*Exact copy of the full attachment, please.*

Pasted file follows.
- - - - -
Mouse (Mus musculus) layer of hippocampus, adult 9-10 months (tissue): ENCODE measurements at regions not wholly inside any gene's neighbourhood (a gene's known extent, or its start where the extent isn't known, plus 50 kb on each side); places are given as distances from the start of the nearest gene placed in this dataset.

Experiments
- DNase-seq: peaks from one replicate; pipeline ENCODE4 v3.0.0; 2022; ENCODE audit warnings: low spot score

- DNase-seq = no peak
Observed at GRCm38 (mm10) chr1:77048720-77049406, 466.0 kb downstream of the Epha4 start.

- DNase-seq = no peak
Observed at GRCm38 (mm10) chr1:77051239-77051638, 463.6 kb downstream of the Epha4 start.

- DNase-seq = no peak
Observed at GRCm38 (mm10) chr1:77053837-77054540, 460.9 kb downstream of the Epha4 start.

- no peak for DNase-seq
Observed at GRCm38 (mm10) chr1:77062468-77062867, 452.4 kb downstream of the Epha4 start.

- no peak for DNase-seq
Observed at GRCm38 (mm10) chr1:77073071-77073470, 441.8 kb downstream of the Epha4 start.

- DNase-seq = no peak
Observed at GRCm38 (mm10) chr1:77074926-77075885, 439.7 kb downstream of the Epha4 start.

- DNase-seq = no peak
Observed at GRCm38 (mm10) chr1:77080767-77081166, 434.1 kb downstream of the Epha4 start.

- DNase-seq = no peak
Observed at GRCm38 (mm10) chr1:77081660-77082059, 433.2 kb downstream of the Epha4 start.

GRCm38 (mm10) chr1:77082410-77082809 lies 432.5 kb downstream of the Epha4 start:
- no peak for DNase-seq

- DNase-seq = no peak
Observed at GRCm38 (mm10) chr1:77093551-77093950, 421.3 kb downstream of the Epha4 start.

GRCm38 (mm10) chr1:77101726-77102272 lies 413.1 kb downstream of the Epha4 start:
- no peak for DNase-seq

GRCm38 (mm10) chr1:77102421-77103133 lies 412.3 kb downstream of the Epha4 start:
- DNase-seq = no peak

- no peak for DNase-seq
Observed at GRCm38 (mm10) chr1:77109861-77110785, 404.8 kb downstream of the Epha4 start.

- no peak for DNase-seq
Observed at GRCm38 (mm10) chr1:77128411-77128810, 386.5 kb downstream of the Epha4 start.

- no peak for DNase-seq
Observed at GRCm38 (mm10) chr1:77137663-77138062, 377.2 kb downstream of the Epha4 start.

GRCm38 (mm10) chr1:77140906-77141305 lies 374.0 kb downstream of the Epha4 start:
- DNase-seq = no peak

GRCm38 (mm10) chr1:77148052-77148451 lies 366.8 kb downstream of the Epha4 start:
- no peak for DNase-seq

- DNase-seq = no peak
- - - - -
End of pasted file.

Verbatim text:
Mouse (Mus musculus) layer of hippocampus, adult 9-10 months (tissue): ENCODE measurements at regions not wholly inside any gene's neighbourhood (a gene's known extent, or its start where the extent isn't known, plus 50 kb on each side); places are given as distances from the start of the nearest gene placed in this dataset.

Experiments
- DNase-seq: peaks from one replicate; pipeline ENCODE4 v3.0.0; 2022; ENCODE audit warnings: low spot score

- DNase-seq = no peak
Observed at GRCm38 (mm10) chr1:77048720-77049406, 466.0 kb downstream of the Epha4 start.

- DNase-seq = no peak
Observed at GRCm38 (mm10) chr1:77051239-77051638, 463.6 kb downstream of the Epha4 start.

- DNase-seq = no peak
Observed at GRCm38 (mm10) chr1:77053837-77054540, 460.9 kb downstream of the Epha4 start.

- no peak for DNase-seq
Observed at GRCm38 (mm10) chr1:77062468-77062867, 452.4 kb downstream of the Epha4 start.

- no peak for DNase-seq
Observed at GRCm38 (mm10) chr1:77073071-77073470, 441.8 kb downstream of the Epha4 start.

- DNase-seq = no peak
Observed at GRCm38 (mm10) chr1:77074926-77075885, 439.7 kb downstream of the Epha4 start.

- DNase-seq = no peak
Observed at GRCm38 (mm10) chr1:77080767-77081166, 434.1 kb downstream of the Epha4 start.

- DNase-seq = no peak
Observed at GRCm38 (mm10) chr1:77081660-77082059, 433.2 kb downstream of the Epha4 start.

GRCm38 (mm10) chr1:77082410-77082809 lies 432.5 kb downstream of the Epha4 start:
- no peak for DNase-seq

- DNase-seq = no peak
Observed at GRCm38 (mm10) chr1:77093551-77093950, 421.3 kb downstream of the Epha4 start.

GRCm38 (mm10) chr1:77101726-77102272 lies 413.1 kb downstream of the Epha4 start:
- no peak for DNase-seq

GRCm38 (mm10) chr1:77102421-77103133 lies 412.3 kb downstream of the Epha4 start:
- DNase-seq = no peak

- no peak for DNase-seq
Observed at GRCm38 (mm10) chr1:77109861-77110785, 404.8 kb downstream of the Epha4 start.

- no peak for DNase-seq
Observed at GRCm38 (mm10) chr1:77128411-77128810, 386.5 kb downstream of the Epha4 start.

- no peak for DNase-seq
Observed at GRCm38 (mm10) chr1:77137663-77138062, 377.2 kb downstream of the Epha4 start.

GRCm38 (mm10) chr1:77140906-77141305 lies 374.0 kb downstream of the Epha4 start:
- DNase-seq = no peak

GRCm38 (mm10) chr1:77148052-77148451 lies 366.8 kb downstream of the Epha4 start:
- no peak for DNase-seq

- DNase-seq = no peak